DERREN BROWN AND THE GUILT TRIP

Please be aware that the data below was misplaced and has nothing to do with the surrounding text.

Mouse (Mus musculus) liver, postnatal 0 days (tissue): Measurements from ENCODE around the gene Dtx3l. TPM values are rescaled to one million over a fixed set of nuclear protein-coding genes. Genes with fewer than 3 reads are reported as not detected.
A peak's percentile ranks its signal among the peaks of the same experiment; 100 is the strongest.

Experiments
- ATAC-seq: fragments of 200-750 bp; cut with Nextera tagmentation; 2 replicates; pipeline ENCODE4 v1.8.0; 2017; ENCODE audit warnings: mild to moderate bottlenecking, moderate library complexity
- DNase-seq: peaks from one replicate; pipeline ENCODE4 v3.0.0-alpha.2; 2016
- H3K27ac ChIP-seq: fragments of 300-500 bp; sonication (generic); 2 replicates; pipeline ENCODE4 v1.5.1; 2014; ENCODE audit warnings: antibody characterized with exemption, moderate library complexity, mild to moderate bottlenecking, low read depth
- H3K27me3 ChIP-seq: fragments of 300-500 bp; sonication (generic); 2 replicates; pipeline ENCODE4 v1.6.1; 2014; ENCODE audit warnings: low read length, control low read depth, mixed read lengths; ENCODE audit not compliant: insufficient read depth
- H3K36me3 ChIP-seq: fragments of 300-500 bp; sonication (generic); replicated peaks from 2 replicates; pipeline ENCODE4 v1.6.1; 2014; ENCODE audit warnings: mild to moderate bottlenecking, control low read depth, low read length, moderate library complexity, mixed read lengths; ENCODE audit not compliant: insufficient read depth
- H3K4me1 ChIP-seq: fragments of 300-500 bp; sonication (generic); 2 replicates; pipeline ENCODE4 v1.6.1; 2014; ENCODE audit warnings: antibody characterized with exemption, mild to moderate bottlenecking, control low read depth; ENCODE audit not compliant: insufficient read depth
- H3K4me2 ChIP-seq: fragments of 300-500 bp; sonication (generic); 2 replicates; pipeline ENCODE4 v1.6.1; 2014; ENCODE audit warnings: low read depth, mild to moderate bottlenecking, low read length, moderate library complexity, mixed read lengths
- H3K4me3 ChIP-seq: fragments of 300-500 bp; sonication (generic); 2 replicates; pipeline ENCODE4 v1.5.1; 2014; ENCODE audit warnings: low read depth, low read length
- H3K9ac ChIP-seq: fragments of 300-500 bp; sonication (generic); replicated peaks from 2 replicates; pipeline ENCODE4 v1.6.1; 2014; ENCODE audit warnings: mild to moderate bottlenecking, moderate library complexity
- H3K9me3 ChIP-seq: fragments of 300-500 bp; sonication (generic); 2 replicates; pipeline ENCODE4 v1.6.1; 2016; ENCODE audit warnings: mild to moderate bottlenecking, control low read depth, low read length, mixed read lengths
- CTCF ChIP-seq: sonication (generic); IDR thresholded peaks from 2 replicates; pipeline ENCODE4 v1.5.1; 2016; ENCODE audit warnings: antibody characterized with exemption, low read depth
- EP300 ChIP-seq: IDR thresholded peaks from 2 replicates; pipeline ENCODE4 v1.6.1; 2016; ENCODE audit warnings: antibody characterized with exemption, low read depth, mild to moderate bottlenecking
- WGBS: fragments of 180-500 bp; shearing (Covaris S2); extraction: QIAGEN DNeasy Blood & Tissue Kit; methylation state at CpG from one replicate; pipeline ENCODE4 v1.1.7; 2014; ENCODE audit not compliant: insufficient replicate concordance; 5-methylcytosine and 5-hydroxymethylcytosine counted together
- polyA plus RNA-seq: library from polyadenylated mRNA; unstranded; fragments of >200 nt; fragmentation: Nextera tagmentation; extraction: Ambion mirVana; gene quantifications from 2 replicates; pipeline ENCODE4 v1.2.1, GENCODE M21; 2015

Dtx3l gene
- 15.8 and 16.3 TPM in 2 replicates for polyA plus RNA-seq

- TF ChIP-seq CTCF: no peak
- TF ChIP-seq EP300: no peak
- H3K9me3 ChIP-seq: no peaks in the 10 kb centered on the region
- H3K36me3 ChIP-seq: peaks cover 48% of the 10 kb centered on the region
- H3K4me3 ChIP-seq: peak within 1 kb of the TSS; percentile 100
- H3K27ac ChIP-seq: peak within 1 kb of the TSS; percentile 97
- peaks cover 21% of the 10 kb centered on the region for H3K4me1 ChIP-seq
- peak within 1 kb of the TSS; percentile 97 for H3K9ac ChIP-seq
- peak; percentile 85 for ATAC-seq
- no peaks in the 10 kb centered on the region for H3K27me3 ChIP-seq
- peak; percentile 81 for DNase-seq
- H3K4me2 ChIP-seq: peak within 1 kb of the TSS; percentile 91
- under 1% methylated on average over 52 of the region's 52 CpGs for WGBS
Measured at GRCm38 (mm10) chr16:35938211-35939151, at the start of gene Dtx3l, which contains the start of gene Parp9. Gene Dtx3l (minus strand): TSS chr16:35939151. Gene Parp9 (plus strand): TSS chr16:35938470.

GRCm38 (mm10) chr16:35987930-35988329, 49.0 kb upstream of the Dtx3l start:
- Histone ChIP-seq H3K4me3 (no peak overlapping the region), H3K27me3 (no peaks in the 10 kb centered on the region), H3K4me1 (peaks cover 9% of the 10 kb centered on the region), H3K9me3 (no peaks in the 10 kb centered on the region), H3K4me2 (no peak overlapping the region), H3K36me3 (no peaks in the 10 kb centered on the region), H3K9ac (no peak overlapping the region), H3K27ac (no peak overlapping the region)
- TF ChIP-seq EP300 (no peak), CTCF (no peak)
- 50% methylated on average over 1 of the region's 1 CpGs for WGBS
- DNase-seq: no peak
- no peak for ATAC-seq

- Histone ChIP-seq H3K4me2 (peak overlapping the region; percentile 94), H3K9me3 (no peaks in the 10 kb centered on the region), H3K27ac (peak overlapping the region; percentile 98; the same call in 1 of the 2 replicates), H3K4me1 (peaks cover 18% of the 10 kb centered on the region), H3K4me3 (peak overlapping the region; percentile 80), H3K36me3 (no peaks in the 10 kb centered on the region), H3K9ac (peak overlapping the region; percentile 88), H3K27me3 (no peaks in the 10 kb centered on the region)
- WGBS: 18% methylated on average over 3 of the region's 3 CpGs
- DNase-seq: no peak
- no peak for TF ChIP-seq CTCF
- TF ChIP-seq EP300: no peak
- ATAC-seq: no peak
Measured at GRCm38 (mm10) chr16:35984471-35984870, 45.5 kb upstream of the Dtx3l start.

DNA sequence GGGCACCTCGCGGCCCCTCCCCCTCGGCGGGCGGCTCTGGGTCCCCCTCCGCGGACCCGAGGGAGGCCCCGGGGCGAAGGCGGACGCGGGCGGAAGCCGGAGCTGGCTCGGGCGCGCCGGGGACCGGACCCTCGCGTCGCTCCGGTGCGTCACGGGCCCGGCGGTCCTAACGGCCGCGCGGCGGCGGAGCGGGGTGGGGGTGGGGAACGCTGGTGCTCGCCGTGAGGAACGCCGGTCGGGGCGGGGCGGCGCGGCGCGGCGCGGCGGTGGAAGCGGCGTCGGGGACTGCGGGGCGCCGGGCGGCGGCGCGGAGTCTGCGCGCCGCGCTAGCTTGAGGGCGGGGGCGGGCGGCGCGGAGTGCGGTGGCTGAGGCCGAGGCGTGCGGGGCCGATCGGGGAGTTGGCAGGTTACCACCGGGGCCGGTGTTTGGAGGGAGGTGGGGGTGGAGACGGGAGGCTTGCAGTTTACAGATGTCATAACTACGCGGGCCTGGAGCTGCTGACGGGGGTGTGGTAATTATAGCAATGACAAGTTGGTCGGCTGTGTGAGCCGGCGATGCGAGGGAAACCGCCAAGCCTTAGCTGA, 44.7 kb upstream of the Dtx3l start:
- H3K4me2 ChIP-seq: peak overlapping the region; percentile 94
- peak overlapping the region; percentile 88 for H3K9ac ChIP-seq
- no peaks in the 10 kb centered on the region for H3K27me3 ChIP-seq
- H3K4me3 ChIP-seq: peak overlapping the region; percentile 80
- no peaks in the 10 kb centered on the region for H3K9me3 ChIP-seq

The real Guilt Trip in the penultimate programme in hyper talented hypnotist Derren Brown’s new series ‘The Experiments’ became watching the thing at all. There were times when it was all stitched together in such a jolly japes way, like those murder mystery weekends you pay for, you either thought the victim, Jody, had to be an actor and the whole thing staged, or he was so ridiculously stupid for not twigging something was up. Especially when the actors around him were swapping plates at dinner, to make him think his memory was playing tricks on him. It’s a vital legal point to talk about guilt and to highlight that thousands every year confess to crimes they have not committed. The sadness of that in real life has much to say about society and the human condition, but it is also one of the reasons for the vital principles of British justice to allow a defence in any circumstance, and one of the reasons for Miranda Rights in the US too, so you do not actually incriminate yourself. Yet again though, seriousness was swapped for entertainment, in all the creaky piano music, the splattered blood and the procession down to the garden to lay the victim on the lawn at night. Again, no new ground was broken, because if Brown has proved hypnosis and suggestion are very real, starting with that remarkable show on ‘The Assassin’, where do you actually go from there? In this case familiarity with the subject is the enemy of an illusionist’s art. It was vaguely moving to see the release from it at the end, when Jody was confessing to a crime he did not commit, the fact that he was safe and didn’t bear a grudge, but it felt strangely empty too. It is a culture that has spread with programmes like Big Brother, or to an earlier generation with ‘You’ve Been Framed’, but people actually love to be involved, perhaps because it lets them experience extremes of emotion they just do not touch normally.

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